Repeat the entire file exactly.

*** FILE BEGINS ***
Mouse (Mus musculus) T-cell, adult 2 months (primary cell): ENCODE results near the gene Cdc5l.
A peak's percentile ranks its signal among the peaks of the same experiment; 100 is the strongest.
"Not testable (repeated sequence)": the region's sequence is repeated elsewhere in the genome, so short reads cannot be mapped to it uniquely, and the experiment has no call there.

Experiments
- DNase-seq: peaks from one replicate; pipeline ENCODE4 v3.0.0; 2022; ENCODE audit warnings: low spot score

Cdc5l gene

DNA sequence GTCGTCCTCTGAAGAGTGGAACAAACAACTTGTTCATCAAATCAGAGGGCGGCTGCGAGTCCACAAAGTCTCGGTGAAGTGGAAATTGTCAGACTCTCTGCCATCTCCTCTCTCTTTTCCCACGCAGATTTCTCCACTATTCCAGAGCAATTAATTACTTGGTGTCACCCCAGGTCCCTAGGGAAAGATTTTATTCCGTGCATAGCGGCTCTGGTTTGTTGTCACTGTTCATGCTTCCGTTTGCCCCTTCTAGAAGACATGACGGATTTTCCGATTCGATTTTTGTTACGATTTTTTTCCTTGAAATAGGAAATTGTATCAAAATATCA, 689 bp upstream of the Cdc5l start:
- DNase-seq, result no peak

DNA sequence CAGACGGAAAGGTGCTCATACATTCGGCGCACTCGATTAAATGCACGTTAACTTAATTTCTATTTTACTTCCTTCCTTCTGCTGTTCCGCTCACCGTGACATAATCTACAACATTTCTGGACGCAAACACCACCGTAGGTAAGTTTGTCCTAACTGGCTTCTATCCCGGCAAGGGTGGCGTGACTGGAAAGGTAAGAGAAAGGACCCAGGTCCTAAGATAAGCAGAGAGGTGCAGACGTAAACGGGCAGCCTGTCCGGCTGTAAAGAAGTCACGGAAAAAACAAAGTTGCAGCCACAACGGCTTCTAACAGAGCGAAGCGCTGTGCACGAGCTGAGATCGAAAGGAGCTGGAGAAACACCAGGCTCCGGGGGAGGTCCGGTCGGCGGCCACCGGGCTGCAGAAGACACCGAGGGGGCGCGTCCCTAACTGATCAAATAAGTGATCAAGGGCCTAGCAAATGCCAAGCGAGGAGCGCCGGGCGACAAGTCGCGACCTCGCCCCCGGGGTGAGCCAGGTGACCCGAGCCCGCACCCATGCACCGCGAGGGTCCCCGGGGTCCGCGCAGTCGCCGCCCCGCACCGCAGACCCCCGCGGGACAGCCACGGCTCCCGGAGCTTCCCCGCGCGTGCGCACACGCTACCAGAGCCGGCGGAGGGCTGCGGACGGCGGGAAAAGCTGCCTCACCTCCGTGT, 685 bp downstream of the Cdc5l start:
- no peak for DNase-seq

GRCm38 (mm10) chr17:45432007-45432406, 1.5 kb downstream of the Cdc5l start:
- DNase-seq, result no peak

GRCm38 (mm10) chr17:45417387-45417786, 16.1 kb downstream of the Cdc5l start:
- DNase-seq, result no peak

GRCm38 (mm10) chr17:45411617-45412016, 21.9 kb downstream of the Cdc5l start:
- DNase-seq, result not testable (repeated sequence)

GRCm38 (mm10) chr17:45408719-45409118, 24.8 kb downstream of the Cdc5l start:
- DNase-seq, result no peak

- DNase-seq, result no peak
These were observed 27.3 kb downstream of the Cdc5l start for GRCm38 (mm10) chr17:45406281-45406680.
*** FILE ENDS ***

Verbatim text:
Mouse (Mus musculus) T-cell, adult 2 months (primary cell): ENCODE results near the gene Cdc5l.
A peak's percentile ranks its signal among the peaks of the same experiment; 100 is the strongest.
"Not testable (repeated sequence)": the region's sequence is repeated elsewhere in the genome, so short reads cannot be mapped to it uniquely, and the experiment has no call there.

Experiments
- DNase-seq: peaks from one replicate; pipeline ENCODE4 v3.0.0; 2022; ENCODE audit warnings: low spot score

Cdc5l gene

DNA sequence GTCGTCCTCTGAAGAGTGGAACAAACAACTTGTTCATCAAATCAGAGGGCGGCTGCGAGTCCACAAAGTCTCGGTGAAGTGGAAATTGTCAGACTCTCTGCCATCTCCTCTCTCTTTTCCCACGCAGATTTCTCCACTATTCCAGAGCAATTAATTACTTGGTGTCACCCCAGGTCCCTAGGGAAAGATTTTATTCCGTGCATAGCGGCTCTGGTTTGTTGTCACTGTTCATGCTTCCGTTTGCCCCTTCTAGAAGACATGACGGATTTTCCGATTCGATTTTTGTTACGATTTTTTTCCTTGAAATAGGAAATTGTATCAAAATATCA, 689 bp upstream of the Cdc5l start:
- DNase-seq, result no peak

DNA sequence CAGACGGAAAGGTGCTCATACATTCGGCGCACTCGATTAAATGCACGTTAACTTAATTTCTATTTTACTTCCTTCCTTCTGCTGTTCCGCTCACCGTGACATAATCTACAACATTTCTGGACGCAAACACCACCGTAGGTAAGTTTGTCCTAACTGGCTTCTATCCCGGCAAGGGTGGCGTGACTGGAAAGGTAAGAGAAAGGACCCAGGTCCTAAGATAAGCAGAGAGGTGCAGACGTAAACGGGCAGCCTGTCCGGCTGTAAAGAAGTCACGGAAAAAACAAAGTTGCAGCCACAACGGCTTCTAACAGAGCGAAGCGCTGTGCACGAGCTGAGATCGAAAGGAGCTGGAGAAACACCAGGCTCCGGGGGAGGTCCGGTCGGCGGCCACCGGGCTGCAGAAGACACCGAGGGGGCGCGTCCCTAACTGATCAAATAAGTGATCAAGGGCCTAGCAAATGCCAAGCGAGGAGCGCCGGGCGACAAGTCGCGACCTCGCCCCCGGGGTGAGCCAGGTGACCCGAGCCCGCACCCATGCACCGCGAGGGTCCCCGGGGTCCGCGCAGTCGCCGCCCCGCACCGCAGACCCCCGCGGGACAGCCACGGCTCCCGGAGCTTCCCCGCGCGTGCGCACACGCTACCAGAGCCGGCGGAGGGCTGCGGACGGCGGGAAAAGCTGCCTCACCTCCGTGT, 685 bp downstream of the Cdc5l start:
- no peak for DNase-seq

GRCm38 (mm10) chr17:45432007-45432406, 1.5 kb downstream of the Cdc5l start:
- DNase-seq, result no peak

GRCm38 (mm10) chr17:45417387-45417786, 16.1 kb downstream of the Cdc5l start:
- DNase-seq, result no peak

GRCm38 (mm10) chr17:45411617-45412016, 21.9 kb downstream of the Cdc5l start:
- DNase-seq, result not testable (repeated sequence)

GRCm38 (mm10) chr17:45408719-45409118, 24.8 kb downstream of the Cdc5l start:
- DNase-seq, result no peak

- DNase-seq, result no peak
These were observed 27.3 kb downstream of the Cdc5l start for GRCm38 (mm10) chr17:45406281-45406680.